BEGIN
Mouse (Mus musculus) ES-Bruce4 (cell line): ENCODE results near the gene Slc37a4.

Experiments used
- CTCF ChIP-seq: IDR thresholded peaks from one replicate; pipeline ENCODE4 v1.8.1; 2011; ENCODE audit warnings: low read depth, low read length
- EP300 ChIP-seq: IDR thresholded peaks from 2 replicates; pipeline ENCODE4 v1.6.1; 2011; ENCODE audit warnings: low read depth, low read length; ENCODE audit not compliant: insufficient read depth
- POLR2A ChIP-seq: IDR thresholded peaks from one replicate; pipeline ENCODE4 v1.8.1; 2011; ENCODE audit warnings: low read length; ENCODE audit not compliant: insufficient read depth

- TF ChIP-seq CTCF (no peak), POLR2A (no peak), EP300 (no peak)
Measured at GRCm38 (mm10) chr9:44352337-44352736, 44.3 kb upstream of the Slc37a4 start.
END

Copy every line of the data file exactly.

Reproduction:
Mouse (Mus musculus) ES-Bruce4 (cell line): ENCODE results near the gene Slc37a4.

Experiments used
- CTCF ChIP-seq: IDR thresholded peaks from one replicate; pipeline ENCODE4 v1.8.1; 2011; ENCODE audit warnings: low read depth, low read length
- EP300 ChIP-seq: IDR thresholded peaks from 2 replicates; pipeline ENCODE4 v1.6.1; 2011; ENCODE audit warnings: low read depth, low read length; ENCODE audit not compliant: insufficient read depth
- POLR2A ChIP-seq: IDR thresholded peaks from one replicate; pipeline ENCODE4 v1.8.1; 2011; ENCODE audit warnings: low read length; ENCODE audit not compliant: insufficient read depth

- TF ChIP-seq CTCF (no peak), POLR2A (no peak), EP300 (no peak)
Measured at GRCm38 (mm10) chr9:44352337-44352736, 44.3 kb upstream of the Slc37a4 start.